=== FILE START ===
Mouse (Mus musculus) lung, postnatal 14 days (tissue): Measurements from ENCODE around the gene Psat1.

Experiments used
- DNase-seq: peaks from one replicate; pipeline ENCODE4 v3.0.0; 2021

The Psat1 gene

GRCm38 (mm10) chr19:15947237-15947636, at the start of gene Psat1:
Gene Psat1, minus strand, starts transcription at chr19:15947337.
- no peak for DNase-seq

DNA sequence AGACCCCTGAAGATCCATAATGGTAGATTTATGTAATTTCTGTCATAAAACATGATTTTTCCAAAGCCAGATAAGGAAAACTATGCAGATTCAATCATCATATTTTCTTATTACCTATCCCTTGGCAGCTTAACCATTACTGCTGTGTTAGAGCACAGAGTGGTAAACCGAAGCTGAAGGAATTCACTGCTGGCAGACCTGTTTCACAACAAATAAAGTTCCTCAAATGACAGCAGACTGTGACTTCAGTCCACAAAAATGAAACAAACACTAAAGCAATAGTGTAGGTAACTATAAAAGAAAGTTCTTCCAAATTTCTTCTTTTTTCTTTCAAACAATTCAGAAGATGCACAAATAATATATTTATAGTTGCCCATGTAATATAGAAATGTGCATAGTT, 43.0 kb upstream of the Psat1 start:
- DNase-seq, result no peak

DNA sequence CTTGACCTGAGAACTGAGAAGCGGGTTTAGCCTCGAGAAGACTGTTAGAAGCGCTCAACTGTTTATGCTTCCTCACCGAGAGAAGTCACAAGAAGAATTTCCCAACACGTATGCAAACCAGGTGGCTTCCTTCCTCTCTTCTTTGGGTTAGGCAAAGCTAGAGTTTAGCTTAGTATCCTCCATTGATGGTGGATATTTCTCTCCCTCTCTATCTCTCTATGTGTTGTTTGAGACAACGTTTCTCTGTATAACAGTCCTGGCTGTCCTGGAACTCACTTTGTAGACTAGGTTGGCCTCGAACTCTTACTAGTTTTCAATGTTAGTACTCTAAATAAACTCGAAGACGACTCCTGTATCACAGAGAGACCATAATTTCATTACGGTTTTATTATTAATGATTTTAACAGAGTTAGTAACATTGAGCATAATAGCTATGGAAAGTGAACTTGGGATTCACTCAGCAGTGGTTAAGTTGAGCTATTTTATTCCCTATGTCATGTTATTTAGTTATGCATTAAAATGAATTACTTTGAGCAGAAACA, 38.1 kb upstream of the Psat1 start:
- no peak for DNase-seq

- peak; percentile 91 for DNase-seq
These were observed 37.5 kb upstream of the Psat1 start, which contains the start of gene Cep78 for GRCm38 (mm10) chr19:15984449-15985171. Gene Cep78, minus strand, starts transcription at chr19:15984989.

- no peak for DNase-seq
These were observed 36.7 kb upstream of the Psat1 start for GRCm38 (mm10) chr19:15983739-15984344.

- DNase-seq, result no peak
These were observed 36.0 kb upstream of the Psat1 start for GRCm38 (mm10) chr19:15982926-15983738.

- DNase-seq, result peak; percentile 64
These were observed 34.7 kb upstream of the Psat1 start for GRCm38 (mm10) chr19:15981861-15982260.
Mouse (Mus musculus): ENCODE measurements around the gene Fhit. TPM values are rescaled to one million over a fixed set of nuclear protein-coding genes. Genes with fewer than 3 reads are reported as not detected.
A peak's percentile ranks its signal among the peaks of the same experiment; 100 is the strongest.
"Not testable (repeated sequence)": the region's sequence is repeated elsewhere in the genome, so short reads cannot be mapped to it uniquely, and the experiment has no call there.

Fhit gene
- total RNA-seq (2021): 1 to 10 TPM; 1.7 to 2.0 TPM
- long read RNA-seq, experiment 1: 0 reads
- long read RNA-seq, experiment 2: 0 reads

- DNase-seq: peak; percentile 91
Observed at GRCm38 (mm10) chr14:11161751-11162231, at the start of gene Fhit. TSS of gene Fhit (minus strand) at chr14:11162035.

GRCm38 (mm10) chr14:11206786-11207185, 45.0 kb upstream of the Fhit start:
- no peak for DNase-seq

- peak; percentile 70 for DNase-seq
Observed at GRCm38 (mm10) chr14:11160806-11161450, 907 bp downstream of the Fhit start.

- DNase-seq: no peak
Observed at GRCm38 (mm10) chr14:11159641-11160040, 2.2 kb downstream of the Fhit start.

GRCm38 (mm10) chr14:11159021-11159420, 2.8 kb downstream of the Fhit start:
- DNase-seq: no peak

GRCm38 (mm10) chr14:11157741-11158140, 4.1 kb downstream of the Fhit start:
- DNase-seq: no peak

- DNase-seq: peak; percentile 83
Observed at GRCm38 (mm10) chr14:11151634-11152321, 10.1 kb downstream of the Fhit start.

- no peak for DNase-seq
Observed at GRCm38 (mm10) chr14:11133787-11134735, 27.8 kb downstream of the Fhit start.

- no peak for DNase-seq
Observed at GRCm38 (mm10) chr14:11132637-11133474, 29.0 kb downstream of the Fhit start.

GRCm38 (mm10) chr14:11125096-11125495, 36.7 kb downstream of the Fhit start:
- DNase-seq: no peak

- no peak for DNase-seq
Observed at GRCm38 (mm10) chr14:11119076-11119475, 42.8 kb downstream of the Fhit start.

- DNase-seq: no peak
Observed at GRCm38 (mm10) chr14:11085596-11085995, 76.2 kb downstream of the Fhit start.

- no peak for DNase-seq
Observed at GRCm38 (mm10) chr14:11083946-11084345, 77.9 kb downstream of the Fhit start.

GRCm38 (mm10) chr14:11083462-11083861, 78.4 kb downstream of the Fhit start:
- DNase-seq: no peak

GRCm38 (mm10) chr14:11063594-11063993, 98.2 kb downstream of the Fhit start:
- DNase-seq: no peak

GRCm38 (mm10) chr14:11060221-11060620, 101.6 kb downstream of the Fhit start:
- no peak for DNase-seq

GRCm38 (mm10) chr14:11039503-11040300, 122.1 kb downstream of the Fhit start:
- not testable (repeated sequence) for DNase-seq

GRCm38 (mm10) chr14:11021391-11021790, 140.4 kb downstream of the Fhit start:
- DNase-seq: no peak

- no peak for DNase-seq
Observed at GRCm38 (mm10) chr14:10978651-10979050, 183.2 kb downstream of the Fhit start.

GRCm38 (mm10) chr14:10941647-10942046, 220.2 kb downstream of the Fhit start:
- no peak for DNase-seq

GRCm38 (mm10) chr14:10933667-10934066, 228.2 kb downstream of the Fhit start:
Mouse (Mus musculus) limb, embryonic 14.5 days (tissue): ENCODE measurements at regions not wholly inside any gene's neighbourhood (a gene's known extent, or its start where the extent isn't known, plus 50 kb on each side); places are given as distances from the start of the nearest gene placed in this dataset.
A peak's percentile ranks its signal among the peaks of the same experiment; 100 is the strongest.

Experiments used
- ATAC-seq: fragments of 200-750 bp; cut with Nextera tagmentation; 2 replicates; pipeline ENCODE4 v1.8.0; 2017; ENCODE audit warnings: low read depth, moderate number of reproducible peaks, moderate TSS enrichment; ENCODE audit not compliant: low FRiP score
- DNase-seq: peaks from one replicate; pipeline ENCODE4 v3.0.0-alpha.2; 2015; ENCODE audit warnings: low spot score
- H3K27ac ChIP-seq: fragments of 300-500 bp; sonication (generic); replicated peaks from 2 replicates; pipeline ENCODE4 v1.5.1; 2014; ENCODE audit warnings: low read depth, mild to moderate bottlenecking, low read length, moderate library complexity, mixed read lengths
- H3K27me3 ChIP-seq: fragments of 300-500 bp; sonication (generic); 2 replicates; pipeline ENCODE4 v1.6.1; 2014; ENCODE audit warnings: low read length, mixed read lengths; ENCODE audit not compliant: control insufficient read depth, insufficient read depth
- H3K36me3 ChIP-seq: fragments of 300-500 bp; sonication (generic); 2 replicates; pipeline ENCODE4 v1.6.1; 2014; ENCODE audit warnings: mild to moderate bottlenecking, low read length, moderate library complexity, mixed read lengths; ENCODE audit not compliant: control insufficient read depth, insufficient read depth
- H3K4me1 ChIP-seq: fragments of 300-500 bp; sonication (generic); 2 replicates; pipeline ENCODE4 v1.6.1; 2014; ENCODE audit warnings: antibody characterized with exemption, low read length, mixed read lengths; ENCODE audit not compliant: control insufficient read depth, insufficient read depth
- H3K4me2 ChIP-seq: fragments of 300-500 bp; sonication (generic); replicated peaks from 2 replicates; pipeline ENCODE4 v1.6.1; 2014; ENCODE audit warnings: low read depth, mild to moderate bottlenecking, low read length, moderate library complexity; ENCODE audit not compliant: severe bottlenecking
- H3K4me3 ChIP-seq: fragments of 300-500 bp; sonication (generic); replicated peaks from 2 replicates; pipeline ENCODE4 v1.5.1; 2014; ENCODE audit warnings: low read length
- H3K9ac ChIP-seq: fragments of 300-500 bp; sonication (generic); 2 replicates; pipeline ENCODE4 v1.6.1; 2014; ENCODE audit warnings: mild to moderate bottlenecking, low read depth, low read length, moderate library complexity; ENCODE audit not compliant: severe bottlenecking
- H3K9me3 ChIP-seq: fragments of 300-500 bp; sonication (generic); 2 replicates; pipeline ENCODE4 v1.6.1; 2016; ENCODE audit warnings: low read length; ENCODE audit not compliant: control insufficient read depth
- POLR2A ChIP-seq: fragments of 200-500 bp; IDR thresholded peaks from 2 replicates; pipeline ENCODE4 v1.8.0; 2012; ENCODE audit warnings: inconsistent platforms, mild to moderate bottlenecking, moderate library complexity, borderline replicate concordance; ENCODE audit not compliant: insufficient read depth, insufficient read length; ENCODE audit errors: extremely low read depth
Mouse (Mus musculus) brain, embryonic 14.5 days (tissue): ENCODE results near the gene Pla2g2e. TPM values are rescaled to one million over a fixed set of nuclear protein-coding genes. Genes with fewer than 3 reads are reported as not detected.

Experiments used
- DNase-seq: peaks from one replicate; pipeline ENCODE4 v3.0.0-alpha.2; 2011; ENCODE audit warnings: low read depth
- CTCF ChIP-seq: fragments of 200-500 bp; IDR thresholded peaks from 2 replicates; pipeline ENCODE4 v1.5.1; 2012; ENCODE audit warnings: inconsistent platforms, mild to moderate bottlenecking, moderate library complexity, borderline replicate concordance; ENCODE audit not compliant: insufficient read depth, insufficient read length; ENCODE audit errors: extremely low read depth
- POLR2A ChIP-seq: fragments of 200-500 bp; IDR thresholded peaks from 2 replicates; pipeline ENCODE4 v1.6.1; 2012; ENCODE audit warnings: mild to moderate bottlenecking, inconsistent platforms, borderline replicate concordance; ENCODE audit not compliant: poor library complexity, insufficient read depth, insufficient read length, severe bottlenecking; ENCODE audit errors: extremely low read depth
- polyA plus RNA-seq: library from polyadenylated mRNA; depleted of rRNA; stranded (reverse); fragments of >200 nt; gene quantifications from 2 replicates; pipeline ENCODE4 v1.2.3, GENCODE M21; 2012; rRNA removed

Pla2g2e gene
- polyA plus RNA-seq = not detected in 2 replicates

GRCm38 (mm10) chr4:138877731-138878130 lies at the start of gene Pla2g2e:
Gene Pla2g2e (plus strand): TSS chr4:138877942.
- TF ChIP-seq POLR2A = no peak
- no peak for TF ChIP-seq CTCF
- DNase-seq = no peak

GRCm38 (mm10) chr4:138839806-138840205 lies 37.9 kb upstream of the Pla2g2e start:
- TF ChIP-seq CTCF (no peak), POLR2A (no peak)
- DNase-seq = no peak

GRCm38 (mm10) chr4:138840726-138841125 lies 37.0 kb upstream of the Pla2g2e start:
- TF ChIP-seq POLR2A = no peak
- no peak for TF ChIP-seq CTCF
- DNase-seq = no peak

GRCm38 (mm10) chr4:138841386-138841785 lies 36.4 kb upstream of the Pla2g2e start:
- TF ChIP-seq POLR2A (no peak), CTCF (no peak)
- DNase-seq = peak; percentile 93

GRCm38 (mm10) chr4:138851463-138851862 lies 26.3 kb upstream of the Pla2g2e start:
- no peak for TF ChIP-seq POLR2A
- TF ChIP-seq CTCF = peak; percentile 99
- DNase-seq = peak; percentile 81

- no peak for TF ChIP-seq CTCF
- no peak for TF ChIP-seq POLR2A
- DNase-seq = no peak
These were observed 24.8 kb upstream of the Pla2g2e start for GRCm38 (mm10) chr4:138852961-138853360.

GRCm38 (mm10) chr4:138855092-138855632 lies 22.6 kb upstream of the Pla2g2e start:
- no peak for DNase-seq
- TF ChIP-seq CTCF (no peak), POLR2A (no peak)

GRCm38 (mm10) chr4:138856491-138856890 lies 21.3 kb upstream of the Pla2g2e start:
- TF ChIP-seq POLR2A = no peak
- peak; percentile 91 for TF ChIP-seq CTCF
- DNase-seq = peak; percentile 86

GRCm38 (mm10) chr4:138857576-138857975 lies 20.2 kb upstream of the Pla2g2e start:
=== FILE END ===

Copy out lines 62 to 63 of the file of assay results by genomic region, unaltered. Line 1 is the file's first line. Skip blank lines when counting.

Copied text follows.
- DNase-seq: no peak

- no peak for DNase-seq